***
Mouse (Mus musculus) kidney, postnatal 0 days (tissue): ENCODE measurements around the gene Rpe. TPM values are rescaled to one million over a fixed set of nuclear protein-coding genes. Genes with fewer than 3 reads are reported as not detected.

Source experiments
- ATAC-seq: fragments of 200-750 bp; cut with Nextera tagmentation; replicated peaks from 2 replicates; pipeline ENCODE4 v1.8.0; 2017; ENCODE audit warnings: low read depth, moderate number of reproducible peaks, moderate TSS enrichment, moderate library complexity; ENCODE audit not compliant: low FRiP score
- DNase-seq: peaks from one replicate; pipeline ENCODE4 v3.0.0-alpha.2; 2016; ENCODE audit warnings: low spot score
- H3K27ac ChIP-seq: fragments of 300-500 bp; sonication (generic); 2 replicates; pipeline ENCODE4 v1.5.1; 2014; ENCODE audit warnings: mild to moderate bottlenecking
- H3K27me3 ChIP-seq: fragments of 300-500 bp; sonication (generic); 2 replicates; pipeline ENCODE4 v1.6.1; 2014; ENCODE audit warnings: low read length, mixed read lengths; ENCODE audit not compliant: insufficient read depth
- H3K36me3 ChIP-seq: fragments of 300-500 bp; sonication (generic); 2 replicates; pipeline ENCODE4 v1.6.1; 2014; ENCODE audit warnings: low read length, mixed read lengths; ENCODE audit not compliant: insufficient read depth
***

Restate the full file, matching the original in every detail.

Mouse (Mus musculus) kidney, postnatal 0 days (tissue): ENCODE measurements around the gene Rpe. TPM values are rescaled to one million over a fixed set of nuclear protein-coding genes. Genes with fewer than 3 reads are reported as not detected.

Source experiments
- ATAC-seq: fragments of 200-750 bp; cut with Nextera tagmentation; replicated peaks from 2 replicates; pipeline ENCODE4 v1.8.0; 2017; ENCODE audit warnings: low read depth, moderate number of reproducible peaks, moderate TSS enrichment, moderate library complexity; ENCODE audit not compliant: low FRiP score
- DNase-seq: peaks from one replicate; pipeline ENCODE4 v3.0.0-alpha.2; 2016; ENCODE audit warnings: low spot score
- H3K27ac ChIP-seq: fragments of 300-500 bp; sonication (generic); 2 replicates; pipeline ENCODE4 v1.5.1; 2014; ENCODE audit warnings: mild to moderate bottlenecking
- H3K27me3 ChIP-seq: fragments of 300-500 bp; sonication (generic); 2 replicates; pipeline ENCODE4 v1.6.1; 2014; ENCODE audit warnings: low read length, mixed read lengths; ENCODE audit not compliant: insufficient read depth
- H3K36me3 ChIP-seq: fragments of 300-500 bp; sonication (generic); 2 replicates; pipeline ENCODE4 v1.6.1; 2014; ENCODE audit warnings: low read length, mixed read lengths; ENCODE audit not compliant: insufficient read depth